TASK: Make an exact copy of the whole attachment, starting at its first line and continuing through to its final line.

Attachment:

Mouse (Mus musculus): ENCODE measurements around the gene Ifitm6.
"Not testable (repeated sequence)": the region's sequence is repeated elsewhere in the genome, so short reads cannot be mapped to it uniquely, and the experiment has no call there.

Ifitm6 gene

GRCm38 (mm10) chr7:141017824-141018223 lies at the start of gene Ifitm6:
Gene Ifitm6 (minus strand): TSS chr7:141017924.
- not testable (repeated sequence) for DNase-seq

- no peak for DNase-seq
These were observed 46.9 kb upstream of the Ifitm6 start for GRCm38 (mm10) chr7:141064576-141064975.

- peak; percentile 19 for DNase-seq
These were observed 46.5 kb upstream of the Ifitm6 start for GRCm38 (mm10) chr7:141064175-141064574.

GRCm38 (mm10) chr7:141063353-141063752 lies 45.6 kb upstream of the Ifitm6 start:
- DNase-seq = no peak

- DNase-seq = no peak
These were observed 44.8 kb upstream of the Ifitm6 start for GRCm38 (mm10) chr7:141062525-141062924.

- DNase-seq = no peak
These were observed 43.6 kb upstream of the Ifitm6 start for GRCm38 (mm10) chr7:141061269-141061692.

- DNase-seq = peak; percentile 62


Mouse (Mus musculus): ENCODE measurements around the gene Ifitm6.
"Not testable (repeated sequence)": the region's sequence is repeated elsewhere in the genome, so short reads cannot be mapped to it uniquely, and the experiment has no call there.

Ifitm6 gene

GRCm38 (mm10) chr7:141017824-141018223 lies at the start of gene Ifitm6:
Gene Ifitm6 (minus strand): TSS chr7:141017924.
- not testable (repeated sequence) for DNase-seq

- no peak for DNase-seq
These were observed 46.9 kb upstream of the Ifitm6 start for GRCm38 (mm10) chr7:141064576-141064975.

- peak; percentile 19 for DNase-seq
These were observed 46.5 kb upstream of the Ifitm6 start for GRCm38 (mm10) chr7:141064175-141064574.

GRCm38 (mm10) chr7:141063353-141063752 lies 45.6 kb upstream of the Ifitm6 start:
- DNase-seq = no peak

- DNase-seq = no peak
These were observed 44.8 kb upstream of the Ifitm6 start for GRCm38 (mm10) chr7:141062525-141062924.

- DNase-seq = no peak
These were observed 43.6 kb upstream of the Ifitm6 start for GRCm38 (mm10) chr7:141061269-141061692.

- DNase-seq = peak; percentile 62